One of the things I do when I am looking to "veg out" for a few minutes is read up on what's going on in "media", especially TV. It's a way to feel somewhat up-to-date without actually spending time watching the shows, so I don't feel so out-of-it when someone mentions a popular show.
Now that it's July and August, there is lots of coverage of upcoming, new shows. The various TV networks are announcing the Fall plans, with a big push for these shows. Depending how you count them, there will be 20 to 40 of these offerings (most won’t make it, but that's another story).
Looking over their plans, I see that most of these shows, especially the dramas, center on doctors, police, or lawyers (and adults who seem to have no job but are otherwise living well). Let me see. . . I don't see engineers at the center of any of these shows, and that old déjà vu feeling is rolling over me again. If there is an engineer in any of these, it's most likely as a peripheral character—such as someone the police go to once in a while for some expert insight—or as a mad bomber or crazy loner.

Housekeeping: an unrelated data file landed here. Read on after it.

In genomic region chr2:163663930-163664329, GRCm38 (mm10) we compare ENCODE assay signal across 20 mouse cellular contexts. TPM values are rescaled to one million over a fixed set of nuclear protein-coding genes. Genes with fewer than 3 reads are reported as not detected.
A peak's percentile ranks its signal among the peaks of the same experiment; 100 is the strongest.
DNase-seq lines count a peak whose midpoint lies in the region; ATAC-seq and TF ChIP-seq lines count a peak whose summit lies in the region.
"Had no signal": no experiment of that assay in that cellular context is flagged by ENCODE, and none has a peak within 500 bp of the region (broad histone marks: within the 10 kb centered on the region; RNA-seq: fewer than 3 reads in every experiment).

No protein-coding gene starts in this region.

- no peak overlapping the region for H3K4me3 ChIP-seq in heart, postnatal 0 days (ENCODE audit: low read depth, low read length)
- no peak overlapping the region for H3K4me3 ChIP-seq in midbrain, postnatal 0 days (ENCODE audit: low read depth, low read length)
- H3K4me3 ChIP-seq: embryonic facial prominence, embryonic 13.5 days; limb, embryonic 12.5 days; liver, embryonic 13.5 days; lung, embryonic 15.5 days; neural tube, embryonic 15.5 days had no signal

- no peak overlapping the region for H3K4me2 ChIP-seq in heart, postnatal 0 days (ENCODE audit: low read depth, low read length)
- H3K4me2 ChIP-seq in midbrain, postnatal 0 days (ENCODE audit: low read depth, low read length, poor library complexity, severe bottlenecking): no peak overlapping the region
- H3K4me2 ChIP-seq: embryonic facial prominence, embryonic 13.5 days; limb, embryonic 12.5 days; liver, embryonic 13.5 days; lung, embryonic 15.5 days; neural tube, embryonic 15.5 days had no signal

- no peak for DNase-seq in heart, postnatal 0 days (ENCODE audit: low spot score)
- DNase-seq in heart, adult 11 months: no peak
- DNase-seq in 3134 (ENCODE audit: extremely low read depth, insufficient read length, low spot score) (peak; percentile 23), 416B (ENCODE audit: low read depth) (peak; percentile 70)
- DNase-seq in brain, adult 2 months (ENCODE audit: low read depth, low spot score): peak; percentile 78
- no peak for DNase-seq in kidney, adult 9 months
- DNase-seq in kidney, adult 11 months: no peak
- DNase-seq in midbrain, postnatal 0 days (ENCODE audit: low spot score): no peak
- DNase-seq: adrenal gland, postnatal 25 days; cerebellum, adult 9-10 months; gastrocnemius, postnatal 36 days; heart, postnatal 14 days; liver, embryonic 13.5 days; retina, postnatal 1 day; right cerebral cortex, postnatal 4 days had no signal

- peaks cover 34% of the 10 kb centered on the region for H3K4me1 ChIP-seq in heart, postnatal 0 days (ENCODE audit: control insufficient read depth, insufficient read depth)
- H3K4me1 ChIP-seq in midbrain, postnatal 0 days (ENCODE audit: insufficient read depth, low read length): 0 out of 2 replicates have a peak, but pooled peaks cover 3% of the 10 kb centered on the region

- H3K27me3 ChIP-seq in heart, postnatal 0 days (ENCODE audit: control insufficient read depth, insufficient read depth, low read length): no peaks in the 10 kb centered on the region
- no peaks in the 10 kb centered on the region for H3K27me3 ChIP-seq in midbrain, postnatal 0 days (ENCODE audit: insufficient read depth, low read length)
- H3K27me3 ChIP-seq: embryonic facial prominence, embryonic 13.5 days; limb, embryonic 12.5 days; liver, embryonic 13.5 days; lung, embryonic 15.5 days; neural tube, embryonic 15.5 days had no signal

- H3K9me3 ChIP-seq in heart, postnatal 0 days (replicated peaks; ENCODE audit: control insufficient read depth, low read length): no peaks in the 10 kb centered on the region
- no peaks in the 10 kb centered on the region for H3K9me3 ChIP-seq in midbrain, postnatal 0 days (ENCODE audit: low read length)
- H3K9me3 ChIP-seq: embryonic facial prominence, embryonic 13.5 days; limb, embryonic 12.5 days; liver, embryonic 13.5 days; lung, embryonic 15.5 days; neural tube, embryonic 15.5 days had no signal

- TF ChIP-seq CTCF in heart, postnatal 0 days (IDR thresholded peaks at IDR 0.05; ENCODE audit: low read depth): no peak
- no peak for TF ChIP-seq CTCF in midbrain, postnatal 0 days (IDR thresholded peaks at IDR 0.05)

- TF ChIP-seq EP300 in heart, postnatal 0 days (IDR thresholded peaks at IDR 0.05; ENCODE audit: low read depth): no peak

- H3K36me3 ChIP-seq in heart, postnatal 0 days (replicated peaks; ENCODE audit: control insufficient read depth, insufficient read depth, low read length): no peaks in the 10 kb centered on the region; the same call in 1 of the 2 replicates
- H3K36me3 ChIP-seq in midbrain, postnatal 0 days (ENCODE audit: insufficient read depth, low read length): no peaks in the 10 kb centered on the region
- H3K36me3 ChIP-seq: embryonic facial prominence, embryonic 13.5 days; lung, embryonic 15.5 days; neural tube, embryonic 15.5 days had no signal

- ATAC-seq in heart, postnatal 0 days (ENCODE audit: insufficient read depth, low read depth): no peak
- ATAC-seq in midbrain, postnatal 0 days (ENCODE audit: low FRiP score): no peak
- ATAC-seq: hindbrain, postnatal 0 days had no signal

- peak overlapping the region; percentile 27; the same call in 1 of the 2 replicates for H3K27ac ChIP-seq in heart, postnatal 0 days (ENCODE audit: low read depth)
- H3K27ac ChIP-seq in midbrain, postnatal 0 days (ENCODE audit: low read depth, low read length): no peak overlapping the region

I used to be upset about this. After all, engineers (and scientist) play a very important role in making stuff that the doctors, police, and lawyers use and expect as part of their regular array of tools and resources. Those smart phones, networks, forensic instruments, and databases don't grow on trees, right?
But on that proverbial other hand, maybe it is just as well we're barely visible. While TV shows can serve to put the protagonists in a positive light, by showing the nature of the work they do and the challenges, all too often the writers fall back on tired clichés and meaningless stereotypes, since it's so much easier to do that. I suspect that any show that was engineering-centric would make engineers look like a bizarre subspecies of some sort.
My other concern is that in their zeal to make everything more dramatic, these writers would muck it up, anyway. Let's face it, there often isn’t a lot of visible drama in good, solid engineering, just hard work, attention to detail, some group meetings and discussion, the occasional "aha" moment as you find and fix a bug, all spiced by the pressure of deadlines, cost, and performance. Much of what makes engineering the special activity it is in the inner satisfaction, as captured by the title of Samuel Florman's book, "The Existential Pleasures of Engineering." TV-story compatible it is not, in most cases.
What do you think? Should we be upset that engineers are pretty much not the center of a modest number of TV shows? Or should we be happy? Or should we simply not care, and worry about other things? ♦